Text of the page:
We need to ensure New Zealand’s vast oceans are sustainably managed and protected to support a strong economy, a rich natural environment, and our great Kiwi lifestyle. We have good laws with our internationally recognised quota management system under the Fisheries Act 1996 and the Maritime Transport Act 1994. We had no system of environmental management for other maritime activities like mining or petroleum in the Exclusive Economic Zone (EEZ) until the Government passed the Exclusive Economic Zone and Continental Shelf (Environmental Effects) Act 2012. The next step in improving New Zealand’s ocean management is to provide a better system of marine protected areas in the territorial sea.
We are proud it was a former National Government that passed the Marine Reserves Act in 1971. It was world leading then, but best practice in marine protection has developed significantly in the 40 years since. The Marine Reserves Act 1971 lacks flexibility by only allowing no-take marine reserves. The processes for creating and managing reserves do not work well for local communities, iwi/Māori or business.
These problems have meant that governments have repeatedly resorted to special legislation to put protection in place in areas like the Sugar Loaf Islands, Subantarctic Islands, Kaikōura and Fiordland, or used tools like fisheries closures under the Fisheries Act that provide only limited protection. This approach is inefficient, confusing and is not working.
This reform proposes four different types of marine protected areas, just as we have different types of parks and reserves for different purposes on land.
Marine reserves would be the same as under the current Marine Reserves Act 1971, being strictly protected with the purpose of conserving biodiversity in its natural state.
Species-specific sanctuaries would be similar to marine mammal sanctuaries but would also be available to other marine life like albatross or great white sharks, with rules focused on the specific protection needs of that species.
Seabed reserves would protect areas of the sea floor and would include prohibitions on seabed mining, bottom trawl fishing and dredging.
Recreational fishing parks would recognise that there are areas where the recreational fishing experience could be improved by providing a preference for non- commercial fishing for some species.
These different types of marine protected areas would be managed under a new and improved Act of Parliament. This would enable an integrated approach where a community can simultaneously consider different types of protection.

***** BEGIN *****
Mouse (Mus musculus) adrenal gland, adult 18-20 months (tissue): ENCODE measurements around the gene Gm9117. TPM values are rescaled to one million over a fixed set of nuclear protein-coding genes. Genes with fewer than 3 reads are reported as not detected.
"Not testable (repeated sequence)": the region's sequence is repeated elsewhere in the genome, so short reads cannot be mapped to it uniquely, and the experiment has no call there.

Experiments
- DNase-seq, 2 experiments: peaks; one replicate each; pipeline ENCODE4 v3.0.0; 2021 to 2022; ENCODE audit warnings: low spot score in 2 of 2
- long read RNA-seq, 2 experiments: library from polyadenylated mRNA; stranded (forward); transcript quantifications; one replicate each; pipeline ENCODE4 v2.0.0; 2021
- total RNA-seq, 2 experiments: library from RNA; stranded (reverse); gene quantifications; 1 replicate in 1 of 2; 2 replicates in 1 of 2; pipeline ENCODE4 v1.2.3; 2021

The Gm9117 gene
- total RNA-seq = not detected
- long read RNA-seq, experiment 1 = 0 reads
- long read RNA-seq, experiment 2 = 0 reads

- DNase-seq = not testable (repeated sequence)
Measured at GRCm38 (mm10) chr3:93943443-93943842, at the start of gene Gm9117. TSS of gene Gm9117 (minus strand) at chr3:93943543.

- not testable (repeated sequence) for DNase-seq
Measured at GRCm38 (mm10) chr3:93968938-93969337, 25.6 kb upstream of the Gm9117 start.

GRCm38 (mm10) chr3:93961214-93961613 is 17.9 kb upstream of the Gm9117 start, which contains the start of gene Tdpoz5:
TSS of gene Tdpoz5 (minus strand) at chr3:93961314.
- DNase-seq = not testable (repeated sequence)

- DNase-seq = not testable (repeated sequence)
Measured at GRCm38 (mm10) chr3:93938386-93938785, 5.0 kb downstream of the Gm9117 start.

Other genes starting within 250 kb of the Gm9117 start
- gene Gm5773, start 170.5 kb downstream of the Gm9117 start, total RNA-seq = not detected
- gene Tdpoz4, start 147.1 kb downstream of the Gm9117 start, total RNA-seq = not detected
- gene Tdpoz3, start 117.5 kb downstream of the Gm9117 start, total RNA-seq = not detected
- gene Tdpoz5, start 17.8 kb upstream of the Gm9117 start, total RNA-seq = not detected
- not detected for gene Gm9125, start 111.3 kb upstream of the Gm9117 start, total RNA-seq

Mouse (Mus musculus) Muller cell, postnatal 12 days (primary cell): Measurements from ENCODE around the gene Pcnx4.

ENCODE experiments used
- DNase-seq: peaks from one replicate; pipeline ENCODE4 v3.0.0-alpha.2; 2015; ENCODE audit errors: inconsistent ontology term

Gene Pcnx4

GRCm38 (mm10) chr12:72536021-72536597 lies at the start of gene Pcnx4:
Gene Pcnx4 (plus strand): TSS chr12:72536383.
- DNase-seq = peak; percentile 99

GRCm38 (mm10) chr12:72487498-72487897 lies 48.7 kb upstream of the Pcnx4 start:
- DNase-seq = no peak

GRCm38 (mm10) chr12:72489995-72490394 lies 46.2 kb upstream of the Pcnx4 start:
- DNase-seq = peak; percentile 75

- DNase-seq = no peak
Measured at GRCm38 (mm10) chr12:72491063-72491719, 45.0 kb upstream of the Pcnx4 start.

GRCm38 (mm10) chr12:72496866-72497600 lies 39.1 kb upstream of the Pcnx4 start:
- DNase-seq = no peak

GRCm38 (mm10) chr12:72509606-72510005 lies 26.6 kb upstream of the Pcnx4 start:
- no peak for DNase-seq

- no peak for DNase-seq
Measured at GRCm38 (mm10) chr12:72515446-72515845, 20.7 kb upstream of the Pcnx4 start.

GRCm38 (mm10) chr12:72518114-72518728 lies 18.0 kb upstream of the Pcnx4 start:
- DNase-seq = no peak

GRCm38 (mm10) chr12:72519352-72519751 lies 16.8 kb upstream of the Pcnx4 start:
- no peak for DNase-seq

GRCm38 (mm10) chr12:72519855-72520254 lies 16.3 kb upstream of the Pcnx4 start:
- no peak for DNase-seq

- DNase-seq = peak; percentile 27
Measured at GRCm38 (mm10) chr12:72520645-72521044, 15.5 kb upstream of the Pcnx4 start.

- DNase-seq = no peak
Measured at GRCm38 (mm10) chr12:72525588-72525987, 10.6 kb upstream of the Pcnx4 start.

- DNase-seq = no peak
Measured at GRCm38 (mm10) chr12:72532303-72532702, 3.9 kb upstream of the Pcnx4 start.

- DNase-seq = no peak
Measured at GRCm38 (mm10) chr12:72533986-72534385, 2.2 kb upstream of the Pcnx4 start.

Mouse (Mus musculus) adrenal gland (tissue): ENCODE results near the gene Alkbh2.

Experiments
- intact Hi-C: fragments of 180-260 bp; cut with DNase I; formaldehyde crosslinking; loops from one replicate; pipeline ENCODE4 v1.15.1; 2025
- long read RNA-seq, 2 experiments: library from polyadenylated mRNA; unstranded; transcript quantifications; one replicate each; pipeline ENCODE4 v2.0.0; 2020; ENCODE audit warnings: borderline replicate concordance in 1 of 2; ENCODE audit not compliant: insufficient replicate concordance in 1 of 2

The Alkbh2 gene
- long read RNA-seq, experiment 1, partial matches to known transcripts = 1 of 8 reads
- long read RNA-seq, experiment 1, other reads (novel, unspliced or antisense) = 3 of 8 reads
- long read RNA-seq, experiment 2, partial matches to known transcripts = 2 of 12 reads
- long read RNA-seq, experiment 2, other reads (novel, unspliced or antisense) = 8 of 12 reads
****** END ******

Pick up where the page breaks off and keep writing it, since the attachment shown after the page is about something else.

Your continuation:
The proposed new law would require an analysis of the economic potential of an area, so the opportunities and costs of any new protected areas are openly considered. It would also encourage a collaborative approach to develop protected areas where iwi/Māori and interested parties, like fishers, conservation interests and industry, get to work together on better management of our marine environment.
Law reform in this area is difficult and previous attempts have been unsuccessful. There are strongly competing public and private interests as well as multiple government agencies involved. This new approach seeks to find a way forward that recognises the need for a balance between New Zealand taking up the economic opportunities for jobs and growth while also ensuring the right framework is in place for reserves, sanctuaries and recreational parks in the marine environment.
Alongside our ambition for improving the framework for marine protection tools, for the long term, we are also advancing specific proposals in the Kermadecs, Hauraki Gulf and the Marlborough Sounds.
The Prime Minister announced the 620,000 square kilometre Kermadec Ocean Sanctuary at the United Nations on 29 September 2015. Applications for seabed mining activities requiring decisions meant the Government needed to resolve its position on the future of this area. This Sanctuary will be created by separate legislation. The general marine protection tools in this consultation document do not include the EEZ, with the proposed Sanctuary covering 16 per cent of the EEZ. Other EEZ proposals may be considered but, given the size and significance of the EEZ, would need to be advanced by specific legislation.
We also announced during the 2014 election campaign our policy of creating two recreational fishing parks in the inner Hauraki Gulf and Marlborough Sounds. These proposals will be delivered as part of this legislative reform, and we are seeking feedback on the details. These two recreational fishing parks are about enhancing the opportunity for recreational fishing in two of our most popular areas.
We welcome your input into these ideas for improving management of New Zealand’s marine environment.
Hon Nathan Guy
Hon Maggie Barry
Hon Dr Nick Smith